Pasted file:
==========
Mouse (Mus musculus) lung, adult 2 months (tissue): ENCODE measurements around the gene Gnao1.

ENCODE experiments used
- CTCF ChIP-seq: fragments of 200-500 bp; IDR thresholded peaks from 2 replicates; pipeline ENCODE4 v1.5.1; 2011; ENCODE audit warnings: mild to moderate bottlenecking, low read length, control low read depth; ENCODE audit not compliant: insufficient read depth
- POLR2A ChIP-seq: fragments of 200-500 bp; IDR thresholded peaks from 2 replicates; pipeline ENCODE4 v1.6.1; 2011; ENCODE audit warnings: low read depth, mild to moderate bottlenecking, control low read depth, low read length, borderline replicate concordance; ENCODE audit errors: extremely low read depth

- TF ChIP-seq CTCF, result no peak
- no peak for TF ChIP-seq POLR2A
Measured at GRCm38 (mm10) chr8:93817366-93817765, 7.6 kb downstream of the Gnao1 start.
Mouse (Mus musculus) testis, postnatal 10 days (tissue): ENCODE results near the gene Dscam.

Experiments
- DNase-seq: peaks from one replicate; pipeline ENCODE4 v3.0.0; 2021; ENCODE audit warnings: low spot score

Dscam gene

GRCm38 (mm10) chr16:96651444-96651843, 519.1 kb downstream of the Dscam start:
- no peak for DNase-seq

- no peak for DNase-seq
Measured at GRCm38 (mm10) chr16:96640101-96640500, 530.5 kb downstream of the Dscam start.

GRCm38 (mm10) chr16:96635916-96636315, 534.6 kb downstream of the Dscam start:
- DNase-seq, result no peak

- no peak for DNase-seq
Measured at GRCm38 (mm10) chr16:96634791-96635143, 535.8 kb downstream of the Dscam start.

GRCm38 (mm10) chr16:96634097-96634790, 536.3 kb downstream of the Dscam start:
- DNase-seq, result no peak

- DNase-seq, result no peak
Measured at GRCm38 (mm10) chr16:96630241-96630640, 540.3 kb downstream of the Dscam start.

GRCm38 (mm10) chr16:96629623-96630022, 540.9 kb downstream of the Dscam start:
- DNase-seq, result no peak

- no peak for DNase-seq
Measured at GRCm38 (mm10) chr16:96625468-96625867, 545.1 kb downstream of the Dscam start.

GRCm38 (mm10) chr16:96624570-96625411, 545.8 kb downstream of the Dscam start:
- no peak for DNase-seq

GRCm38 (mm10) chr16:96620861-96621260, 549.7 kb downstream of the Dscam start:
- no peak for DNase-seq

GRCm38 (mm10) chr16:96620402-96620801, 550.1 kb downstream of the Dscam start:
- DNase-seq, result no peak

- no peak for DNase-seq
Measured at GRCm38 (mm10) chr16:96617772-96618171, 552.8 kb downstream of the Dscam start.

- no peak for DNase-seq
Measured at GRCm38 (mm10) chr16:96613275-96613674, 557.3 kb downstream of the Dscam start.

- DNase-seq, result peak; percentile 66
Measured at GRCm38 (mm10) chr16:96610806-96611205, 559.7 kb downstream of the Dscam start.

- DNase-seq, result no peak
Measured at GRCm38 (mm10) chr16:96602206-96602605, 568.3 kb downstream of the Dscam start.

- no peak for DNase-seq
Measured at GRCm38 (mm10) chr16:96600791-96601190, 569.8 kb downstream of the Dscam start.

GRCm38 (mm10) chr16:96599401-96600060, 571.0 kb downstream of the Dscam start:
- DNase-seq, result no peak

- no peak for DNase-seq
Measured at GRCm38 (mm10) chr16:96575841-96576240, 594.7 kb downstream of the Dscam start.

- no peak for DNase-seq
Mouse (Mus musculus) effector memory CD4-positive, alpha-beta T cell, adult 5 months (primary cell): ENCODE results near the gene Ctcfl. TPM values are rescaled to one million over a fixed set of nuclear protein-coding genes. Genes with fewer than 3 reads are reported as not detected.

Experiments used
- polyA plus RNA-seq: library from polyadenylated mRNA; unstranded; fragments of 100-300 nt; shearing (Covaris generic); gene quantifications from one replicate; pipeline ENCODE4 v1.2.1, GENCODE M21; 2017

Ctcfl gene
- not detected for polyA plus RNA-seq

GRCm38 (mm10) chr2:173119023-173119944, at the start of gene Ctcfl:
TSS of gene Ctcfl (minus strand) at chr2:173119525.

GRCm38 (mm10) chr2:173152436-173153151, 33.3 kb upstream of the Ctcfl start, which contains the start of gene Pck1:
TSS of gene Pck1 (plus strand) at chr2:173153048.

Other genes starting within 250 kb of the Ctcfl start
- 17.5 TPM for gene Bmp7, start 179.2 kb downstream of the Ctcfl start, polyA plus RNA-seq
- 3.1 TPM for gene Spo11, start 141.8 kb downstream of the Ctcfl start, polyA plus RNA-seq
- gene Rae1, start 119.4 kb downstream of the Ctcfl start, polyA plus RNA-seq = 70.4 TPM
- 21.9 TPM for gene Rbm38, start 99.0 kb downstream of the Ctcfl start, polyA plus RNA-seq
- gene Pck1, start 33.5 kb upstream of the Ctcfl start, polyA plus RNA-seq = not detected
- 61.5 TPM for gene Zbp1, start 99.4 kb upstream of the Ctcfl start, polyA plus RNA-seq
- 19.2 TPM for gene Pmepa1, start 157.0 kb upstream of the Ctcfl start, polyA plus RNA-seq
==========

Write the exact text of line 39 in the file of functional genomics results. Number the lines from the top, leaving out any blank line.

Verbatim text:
Measured at GRCm38 (mm10) chr16:96610806-96611205, 559.7 kb downstream of the Dscam start.